Mattress Face-Off: Avocado vs. Casper

Which of these innerspring mattresses comes out on top in CR’s tests?

The Avocado Green mattress (left) and the Casper The Casper Hybrid mattress (right)

When you think of bed-in-a-box mattresses, you probably think of rolled foam. But Avocado and Casper make hybrid innerspring mattresses that have the same easy delivery, and they’re some of the best innersprings in our tests.

“It’s clear that Avocado and Casper both know how to make mattresses for a wide variety of body types and sleep styles,” says Chris Regan, the project leader at Consumer Reports who oversees our mattress testing.

More on Mattresses

Both the Avocado Green and the new Casper The Casper Hybrid mattresses are CR recommended models. The Avocado offers a 1-year sleep trial so that you can return the mattress for a full refund if you end up not liking it; Casper offers a 100-night sleep trial. But which one are you more likely to be happy with? Here’s a close look at how they match up in each of our extensive mattress tests. (At CR we buy and test queen-size mattresses because that’s the most widely sold size.)

For more on buying a mattress, see our mattress buying guide. CR members can access the test results of more than 150 mattresses in our mattress ratings.


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Vitals

Avocado: This mattress weighs 97 pounds and has a cover made of Global Organic Textile Standard-certified organic cotton and wool. (You can read about organic labels on mattresses in our report “Organic Mattress Labels You Can Trust.”) It also has two layers of latex padding on top of a bed of pocket coils. This mattress is fairly firm, earning a 7 out of 10 on our firmness scale, with 10 being the firmest. Our testers measured this mattress to be 79 inches long by 59 inches wide by 12 inches tall.

Quick Take

Avocado Green

Price: $1,400

Average back sleeper
Average side sleeper
Stabilization
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Casper: Casper is known for its foam mattresses of the same name, but this is the company’s first hybrid innerspring. It’s made of several layers, including a layer of breathable open-cell foam—what Casper calls a “zoned support layer”—and a layer of high-density memory foam that pads a bed of pocket coils. This Casper is on the soft side, earning a 3 in our firmness test. Our testers measured this mattress to be 80 inches long by 59 inches wide by 12 inches tall.

Quick Take

Casper The Casper Hybrid

Price: $1,200

Average back sleeper
Average side sleeper
Stabilization
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CR members can read on for the blow-by-blow details of how these two mattresses perform in our tests where we assess mattresses' support, stability, durability, and features.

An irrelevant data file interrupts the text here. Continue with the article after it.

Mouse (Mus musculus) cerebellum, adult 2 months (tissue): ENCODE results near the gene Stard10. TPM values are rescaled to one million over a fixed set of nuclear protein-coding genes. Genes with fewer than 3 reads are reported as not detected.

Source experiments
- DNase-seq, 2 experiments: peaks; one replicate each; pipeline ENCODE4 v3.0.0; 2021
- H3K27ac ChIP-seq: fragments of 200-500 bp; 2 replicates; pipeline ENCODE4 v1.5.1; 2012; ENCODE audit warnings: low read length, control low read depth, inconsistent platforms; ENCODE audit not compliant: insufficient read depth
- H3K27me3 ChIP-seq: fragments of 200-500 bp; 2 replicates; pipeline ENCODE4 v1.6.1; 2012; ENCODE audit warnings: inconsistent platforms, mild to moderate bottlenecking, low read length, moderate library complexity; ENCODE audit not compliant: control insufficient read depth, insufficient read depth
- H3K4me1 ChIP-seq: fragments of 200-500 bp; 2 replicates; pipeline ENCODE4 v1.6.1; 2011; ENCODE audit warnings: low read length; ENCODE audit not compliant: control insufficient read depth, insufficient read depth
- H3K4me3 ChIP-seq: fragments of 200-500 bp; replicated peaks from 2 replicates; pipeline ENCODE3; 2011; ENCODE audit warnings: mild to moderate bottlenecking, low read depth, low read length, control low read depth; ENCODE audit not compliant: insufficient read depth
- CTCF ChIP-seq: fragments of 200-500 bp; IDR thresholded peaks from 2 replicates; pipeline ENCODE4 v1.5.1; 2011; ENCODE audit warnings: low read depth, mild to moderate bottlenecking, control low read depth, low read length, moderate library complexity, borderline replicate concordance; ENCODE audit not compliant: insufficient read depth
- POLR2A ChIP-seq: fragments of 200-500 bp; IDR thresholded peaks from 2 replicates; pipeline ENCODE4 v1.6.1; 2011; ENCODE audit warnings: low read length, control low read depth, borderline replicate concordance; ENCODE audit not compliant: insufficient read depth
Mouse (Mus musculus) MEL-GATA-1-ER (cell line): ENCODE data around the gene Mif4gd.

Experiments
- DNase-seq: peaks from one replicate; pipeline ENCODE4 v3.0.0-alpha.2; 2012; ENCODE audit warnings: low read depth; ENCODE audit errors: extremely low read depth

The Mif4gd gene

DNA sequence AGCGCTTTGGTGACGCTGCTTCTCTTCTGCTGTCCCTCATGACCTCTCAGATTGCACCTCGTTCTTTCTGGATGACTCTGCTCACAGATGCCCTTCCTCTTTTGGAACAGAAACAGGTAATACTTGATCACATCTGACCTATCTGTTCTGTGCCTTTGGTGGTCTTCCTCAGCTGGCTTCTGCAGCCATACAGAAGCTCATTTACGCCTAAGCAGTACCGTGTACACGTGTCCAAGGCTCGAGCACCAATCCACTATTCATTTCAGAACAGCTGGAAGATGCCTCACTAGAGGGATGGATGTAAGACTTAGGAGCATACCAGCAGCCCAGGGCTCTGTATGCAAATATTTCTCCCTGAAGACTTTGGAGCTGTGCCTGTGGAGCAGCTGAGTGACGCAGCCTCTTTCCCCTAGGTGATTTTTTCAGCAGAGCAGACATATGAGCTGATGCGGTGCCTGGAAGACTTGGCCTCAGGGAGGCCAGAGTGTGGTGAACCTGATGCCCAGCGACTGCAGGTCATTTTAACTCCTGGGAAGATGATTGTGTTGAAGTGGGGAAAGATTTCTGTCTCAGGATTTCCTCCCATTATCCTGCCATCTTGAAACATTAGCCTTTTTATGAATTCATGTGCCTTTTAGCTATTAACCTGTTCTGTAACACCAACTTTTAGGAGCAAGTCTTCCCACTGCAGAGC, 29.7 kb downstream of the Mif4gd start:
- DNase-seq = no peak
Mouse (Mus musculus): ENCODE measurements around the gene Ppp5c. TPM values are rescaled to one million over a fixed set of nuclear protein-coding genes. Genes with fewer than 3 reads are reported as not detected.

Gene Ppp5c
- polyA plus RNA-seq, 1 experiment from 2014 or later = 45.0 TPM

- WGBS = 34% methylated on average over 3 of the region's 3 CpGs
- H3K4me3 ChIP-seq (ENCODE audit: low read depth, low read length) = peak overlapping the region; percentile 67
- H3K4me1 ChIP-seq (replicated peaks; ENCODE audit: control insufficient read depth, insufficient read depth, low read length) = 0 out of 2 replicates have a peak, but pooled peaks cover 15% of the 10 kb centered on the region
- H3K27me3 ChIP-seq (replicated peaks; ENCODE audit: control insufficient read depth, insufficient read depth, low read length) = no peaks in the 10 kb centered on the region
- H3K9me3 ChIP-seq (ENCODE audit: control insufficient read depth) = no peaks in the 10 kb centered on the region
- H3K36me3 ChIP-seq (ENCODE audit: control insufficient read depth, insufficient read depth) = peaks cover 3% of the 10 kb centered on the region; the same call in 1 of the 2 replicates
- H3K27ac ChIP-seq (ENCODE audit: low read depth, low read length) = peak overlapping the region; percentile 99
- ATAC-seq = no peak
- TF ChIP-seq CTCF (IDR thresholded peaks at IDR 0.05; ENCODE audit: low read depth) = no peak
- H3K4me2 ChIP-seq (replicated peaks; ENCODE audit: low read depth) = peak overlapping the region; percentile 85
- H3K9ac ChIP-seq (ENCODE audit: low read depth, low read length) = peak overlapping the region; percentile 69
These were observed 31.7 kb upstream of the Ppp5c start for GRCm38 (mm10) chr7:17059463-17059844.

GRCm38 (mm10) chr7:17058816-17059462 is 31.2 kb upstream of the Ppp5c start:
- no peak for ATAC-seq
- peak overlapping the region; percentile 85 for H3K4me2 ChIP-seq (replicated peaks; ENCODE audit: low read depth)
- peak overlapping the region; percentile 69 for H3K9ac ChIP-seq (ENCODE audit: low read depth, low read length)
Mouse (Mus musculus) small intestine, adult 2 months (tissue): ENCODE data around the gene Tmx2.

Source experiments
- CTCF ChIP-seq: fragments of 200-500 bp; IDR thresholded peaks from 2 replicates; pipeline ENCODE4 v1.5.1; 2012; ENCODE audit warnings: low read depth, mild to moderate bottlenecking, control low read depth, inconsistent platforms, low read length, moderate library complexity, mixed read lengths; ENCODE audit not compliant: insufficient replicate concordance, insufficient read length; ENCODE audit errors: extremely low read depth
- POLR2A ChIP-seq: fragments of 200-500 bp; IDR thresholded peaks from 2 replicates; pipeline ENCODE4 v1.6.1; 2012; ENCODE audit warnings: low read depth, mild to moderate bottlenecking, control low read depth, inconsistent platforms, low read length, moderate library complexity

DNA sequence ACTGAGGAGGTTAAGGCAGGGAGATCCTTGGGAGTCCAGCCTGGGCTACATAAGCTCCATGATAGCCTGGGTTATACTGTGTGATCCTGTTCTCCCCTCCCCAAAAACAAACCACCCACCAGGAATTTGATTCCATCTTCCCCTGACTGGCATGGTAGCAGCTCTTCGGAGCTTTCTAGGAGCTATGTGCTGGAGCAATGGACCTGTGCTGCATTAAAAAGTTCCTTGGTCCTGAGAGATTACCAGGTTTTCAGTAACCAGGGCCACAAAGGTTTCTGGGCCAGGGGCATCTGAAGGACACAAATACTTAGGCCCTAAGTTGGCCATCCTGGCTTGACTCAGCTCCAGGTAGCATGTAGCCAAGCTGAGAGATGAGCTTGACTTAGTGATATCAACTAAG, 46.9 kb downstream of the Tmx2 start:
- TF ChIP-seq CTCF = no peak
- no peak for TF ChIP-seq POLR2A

Test by Test

Support: The Avocado is one of the best performers in our tests where we assess how well a mattress keeps the spine aligned for both side and back sleepers. For petite side sleepers (as a benchmark, we use a woman 4 feet, 11½ inches to 5 feet, 1½ inches tall and weighing 110 to 128 pounds), it earns a Very Good rating for support. For those who are large and tall, or average, who sleep on their sides or backs, the Avocado does even better, earning an Excellent rating in this test. (A large/tall sleeper is a man 6 feet, 2 inches to 6 feet, 4 inches tall and weighing 220 to 242 pounds; and an average size sleeper is between out petite and large/tall sizes.) Last, for petite back sleepers, this mattress earns an Excellent rating.

But the Casper is not far behind. It earns ratings of Very Good across the board for all types of sleepers except petite back sleepers, for whom it earns an Excellent rating. Although it’s a close match, in this, our most crucial test for mattresses, the Avocado beats Casper.

Stabilization: In this test, we measure how much bouncing or vibration transfers when there is movement on a mattress. We also note how easy it is to move around and change positions. The less bounce and the easier it is to shift positions, the better. 

With the Avocado, you might feel your partner shifting in his or her sleep—it earns a Good rating in our stability test. Our testing shows slightly more vibration traveling between the sensors we place on the Avocado than on the Casper, which is better at minimizing vibrations. It earns a Very Good rating here. For stability, the Casper edges out the Avocado.

Durability: To see how well a mattress holds up over time, we use a machine that pushes and pulls a 308-pound wood roller across each mattress 30,000 times to simulate eight to 10 years of use. Both the Avocado and the Casper earn Excellent ratings in our durability tests, so you probably won't see any change in support in these mattresses before a decade has passed. Both are winners here.

Features: Both are compatible with an adjustable bed frame, and both companies offer free shipping. Concerned about moving the mattress? The Avocado has four grips for easy handling; the Casper has none. The Avocado has a slight advantage in terms of features.

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